China’s next target in the South China Sea

south china sea

 

As China’s geopolitical stance becomes increasingly assertive, the soon-to-be superpower is now emboldening its claim in several places ‘historically assumed’ to be belonging to them. One major point of contention among them is the dispute in South China Sea. As it is disputed by China, Taiwan, Vietnam, Philippines, Malaysia, and Brunei, and numerous diplomatic talks have repeatedly stalled, this issue is becoming more complicating than ever.

Right now, with the latest nine-dash map released by Chinese government, there’s one country that is increasingly possibly involved in this dispute as well. And that’s Indonesia.

Victor Robert Lee, a geopolitical expert and also a novelist, analyzes this in Medium. Read the full article by clicking the link.

 

Excerpt:

 

The Natuna archipelago has been the subject of an Indonesia-China tug-of-war before. Until the 1970s the majority of Natuna residents were ethnic Chinese. Deadly anti-Chinese riots plagued Indonesia in the 1960s, early 1980s, and again in 1998, leading to a decline of the ethnic Chinese population on Natuna from an estimated 5,000–6,000 to somewhere over 1,000 currently. Many ethnic Chinese in the broader region believe to this day that a secret meeting (never publicly confirmed) was held between Deng Xiaoping (China’s premier from 1978 to 1992) and Natuna islanders of Chinese origin who asked that Deng either back their bid for independence from Indonesia, or bring their island under Chinese suzerainty.

Neither happened, and as part of a nation-wide transmigration initiative, the Indonesian government in the 1980s started to relocate ethnically Malay Indonesians to Natuna, for the stated reasons of importing skills and relieving population pressures on the over-crowded main island of Java, and, as perceived by local Chinese Indonesians, for the unstated reason of swamping the ethnic Chinese population with “real Indonesians.” That is, people of Malay ethnicity, who now number approximately 80,000 in the Natuna Islands group.

Courage and Hope – an essay by Malala Yousafzai

malala and kailash

 

This essay was published in Medium shortly after the announcement. Feel free to click it, or just read her work below.

 

Courage and Hope

What the Nobel Peace Prize means to me.

Today, I was honored to learn I have been selected to receive the Nobel Peace Prize.

I spoke to co-recipient Kailash Satyarthi by phone. We agreed to continue the struggle for children’s rights together and to work to heal divides between my home of Pakistan and his of India.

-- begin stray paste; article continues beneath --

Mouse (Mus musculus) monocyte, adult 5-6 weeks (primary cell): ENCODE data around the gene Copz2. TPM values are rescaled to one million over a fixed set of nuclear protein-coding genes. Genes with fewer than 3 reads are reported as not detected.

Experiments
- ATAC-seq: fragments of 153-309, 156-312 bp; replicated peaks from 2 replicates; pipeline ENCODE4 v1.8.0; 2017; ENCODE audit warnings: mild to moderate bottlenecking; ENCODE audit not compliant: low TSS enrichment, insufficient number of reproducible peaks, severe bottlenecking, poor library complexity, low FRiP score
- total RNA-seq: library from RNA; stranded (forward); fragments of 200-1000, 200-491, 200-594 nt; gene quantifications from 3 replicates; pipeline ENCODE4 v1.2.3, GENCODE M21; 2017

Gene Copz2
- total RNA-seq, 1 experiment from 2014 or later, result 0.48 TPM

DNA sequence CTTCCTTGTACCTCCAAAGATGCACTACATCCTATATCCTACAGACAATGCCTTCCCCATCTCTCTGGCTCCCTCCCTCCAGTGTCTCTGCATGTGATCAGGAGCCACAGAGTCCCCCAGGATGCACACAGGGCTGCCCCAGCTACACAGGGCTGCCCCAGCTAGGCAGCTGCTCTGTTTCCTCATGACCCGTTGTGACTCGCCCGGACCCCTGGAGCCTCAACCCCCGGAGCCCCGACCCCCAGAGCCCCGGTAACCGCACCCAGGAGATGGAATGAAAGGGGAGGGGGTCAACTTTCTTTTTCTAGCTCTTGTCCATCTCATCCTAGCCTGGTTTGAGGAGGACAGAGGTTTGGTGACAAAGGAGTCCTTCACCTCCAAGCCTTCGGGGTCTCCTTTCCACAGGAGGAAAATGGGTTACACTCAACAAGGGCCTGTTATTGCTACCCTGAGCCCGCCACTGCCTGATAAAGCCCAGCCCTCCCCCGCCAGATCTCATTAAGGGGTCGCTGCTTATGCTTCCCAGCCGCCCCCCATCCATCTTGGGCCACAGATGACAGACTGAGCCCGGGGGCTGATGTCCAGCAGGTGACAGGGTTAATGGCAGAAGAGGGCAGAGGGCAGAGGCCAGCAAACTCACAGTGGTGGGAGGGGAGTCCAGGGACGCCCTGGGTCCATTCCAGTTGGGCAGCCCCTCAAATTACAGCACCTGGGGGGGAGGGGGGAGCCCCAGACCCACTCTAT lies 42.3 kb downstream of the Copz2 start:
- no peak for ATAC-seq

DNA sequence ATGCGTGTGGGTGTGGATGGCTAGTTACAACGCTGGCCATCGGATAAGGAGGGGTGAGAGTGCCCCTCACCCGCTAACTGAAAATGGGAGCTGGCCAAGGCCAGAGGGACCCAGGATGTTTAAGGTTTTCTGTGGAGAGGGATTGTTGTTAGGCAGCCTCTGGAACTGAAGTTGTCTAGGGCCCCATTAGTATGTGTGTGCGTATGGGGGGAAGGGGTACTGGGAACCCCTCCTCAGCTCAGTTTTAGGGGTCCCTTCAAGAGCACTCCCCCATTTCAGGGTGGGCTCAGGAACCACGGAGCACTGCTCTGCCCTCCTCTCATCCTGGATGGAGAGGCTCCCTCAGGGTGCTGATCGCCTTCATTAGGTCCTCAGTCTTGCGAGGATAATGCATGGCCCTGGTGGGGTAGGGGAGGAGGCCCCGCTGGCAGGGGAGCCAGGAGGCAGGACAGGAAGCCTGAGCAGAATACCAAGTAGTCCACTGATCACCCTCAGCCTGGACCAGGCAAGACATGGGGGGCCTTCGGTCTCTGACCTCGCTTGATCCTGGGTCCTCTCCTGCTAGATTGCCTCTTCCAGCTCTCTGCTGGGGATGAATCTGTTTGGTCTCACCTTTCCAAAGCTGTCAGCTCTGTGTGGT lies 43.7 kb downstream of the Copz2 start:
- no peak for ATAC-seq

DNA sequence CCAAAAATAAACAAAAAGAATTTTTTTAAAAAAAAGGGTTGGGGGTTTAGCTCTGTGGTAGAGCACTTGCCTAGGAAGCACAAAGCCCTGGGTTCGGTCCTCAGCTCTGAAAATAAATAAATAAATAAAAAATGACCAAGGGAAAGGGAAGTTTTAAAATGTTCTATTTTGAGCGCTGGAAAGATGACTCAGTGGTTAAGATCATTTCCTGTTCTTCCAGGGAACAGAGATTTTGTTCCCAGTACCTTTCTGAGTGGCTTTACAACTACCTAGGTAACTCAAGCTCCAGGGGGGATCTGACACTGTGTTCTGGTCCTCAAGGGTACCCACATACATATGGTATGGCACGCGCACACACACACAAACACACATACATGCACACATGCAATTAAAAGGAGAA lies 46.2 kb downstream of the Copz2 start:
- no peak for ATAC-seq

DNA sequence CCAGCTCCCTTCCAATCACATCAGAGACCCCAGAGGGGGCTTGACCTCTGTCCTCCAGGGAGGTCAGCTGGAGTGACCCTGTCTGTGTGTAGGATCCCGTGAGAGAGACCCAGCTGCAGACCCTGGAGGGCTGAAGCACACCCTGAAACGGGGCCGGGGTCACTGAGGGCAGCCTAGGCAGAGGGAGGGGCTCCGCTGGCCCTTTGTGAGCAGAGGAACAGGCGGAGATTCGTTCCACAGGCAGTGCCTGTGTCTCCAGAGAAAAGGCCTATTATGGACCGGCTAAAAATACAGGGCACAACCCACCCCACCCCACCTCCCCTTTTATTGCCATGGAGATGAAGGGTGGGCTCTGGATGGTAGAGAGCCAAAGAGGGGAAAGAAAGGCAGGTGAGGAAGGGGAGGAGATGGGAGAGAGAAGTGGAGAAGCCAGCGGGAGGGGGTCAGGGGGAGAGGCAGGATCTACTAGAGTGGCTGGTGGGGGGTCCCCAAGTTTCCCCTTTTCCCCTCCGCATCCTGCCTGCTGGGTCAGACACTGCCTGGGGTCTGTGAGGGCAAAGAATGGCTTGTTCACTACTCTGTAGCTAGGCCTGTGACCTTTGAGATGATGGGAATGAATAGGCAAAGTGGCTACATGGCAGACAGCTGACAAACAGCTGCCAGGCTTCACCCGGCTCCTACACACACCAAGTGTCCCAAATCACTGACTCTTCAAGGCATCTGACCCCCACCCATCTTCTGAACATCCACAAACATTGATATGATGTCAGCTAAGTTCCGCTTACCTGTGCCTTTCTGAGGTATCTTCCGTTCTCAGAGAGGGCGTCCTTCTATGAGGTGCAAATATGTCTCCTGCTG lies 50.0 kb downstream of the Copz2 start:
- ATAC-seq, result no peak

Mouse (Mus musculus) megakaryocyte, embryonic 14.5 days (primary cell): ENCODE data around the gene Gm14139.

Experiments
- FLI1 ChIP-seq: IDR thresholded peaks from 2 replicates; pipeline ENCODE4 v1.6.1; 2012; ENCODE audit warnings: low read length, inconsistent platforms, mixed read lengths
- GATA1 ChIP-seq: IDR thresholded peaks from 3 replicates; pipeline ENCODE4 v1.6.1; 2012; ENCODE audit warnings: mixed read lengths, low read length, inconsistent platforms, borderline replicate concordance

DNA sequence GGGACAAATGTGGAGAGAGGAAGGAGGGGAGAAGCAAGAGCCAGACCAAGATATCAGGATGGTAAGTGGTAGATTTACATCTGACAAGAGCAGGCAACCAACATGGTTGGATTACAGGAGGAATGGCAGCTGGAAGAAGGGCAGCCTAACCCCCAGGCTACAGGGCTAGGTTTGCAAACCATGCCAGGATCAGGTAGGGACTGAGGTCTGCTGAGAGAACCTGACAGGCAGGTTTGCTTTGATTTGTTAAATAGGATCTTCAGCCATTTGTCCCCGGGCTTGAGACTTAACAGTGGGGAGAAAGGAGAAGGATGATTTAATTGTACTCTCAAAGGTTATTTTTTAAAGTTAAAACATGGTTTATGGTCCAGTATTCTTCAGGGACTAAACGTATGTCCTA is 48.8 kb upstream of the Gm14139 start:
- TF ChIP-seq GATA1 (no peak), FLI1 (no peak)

I am proud I am the first young person and first Pakistani to win this prize. It is an honour I share with Kailash Satyarthi — a hero in the fight for children globally. More than ever, our world needs more heroes like Kailash. His example makes me brave.

I believe the Nobel committee didn’t give this award to me. I believe they have done this because they believe education is the best weapon through which we can fight poverty, ignorance and terrorism.
I believe they did this because they don’t believe in just one girl, but in all the girls whose voices need to be heard, who are under the darkness of conflict or poverty. This award is for my powerful sisters who have not been listened to for far too long.

And I raise their voices, I stand together with them.

I believe they did this because they believe we are #StrongerThan any challenge. We are #StrongerThan fear. This award is courage and hope for me and all those who fight for education.

Walking to school with my father.

When I found out that I won today, I was in school, studying Chemistry. I told my teacher I needed to finish my school assignment. Education is my top priority. I was learning with my friends, where I believe every child should be. But 57 million of them are still out school. We still have a lot to do.

The road to education, peace and equality is very long. But I know millions of children are walking beside me. If we go together, we will achieve our goals and we will complete our journey. We have to walk together.

I am honoured to walk this road with Kailash. I am honoured to walk it with you.

I invite you to join our movement to break the cycle of poverty and empower girls through education at www.malala.org

Stay updated on all Nobel Peace Prize news and watch Malala’s full speech here.

Originally published at community.malala.org.